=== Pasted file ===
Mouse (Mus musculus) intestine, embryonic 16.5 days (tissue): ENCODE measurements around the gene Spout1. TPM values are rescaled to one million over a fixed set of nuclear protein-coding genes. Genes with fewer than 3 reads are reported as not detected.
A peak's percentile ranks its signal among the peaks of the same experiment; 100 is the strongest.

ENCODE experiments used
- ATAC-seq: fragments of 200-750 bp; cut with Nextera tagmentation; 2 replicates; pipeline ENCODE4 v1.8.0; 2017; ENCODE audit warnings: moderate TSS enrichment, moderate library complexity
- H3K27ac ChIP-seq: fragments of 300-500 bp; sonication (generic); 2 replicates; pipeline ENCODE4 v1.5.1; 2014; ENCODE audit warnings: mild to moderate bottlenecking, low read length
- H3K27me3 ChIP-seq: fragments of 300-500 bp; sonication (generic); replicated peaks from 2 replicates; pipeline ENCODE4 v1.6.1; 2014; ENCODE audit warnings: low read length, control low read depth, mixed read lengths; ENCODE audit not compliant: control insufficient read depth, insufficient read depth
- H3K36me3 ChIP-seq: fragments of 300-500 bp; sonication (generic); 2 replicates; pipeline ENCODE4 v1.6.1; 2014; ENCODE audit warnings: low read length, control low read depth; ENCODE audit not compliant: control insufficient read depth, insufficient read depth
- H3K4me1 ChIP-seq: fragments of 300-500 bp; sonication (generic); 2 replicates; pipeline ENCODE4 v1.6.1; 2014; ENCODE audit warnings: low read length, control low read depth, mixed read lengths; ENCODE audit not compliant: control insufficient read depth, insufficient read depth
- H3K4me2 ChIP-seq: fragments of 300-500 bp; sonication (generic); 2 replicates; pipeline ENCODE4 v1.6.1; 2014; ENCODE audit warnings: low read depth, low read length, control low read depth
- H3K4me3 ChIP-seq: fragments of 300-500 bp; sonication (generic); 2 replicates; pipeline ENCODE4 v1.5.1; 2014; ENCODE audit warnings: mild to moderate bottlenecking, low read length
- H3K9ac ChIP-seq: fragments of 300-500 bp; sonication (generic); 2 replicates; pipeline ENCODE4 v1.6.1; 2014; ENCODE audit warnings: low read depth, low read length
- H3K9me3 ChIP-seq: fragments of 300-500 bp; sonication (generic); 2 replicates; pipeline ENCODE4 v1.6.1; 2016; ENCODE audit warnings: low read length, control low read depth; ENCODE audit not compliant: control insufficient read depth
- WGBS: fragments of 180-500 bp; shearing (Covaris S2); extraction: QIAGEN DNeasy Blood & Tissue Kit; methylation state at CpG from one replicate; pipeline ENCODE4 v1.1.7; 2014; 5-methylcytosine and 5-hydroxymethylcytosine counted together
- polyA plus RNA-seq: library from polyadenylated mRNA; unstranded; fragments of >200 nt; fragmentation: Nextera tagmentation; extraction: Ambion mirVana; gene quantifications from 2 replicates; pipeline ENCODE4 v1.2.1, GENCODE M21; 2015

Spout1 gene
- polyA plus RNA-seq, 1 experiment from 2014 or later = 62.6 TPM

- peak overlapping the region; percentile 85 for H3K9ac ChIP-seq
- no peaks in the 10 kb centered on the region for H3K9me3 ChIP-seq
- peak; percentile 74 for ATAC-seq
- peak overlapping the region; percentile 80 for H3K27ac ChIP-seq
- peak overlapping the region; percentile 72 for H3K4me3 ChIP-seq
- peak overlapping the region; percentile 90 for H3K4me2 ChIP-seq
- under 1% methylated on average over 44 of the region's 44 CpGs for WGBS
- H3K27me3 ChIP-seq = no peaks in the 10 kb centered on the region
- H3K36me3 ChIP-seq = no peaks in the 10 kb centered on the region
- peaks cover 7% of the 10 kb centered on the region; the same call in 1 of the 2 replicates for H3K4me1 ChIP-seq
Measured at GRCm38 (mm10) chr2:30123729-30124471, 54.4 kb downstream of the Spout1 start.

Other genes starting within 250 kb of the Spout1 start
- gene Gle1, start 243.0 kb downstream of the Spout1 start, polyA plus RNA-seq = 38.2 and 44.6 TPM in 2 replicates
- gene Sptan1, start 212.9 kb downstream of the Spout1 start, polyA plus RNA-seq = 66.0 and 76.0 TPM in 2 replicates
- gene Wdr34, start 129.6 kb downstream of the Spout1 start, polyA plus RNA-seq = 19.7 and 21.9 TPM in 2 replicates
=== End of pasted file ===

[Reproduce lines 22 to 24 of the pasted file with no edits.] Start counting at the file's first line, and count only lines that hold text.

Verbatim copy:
- peak overlapping the region; percentile 90 for H3K4me2 ChIP-seq
- under 1% methylated on average over 44 of the region's 44 CpGs for WGBS
- H3K27me3 ChIP-seq = no peaks in the 10 kb centered on the region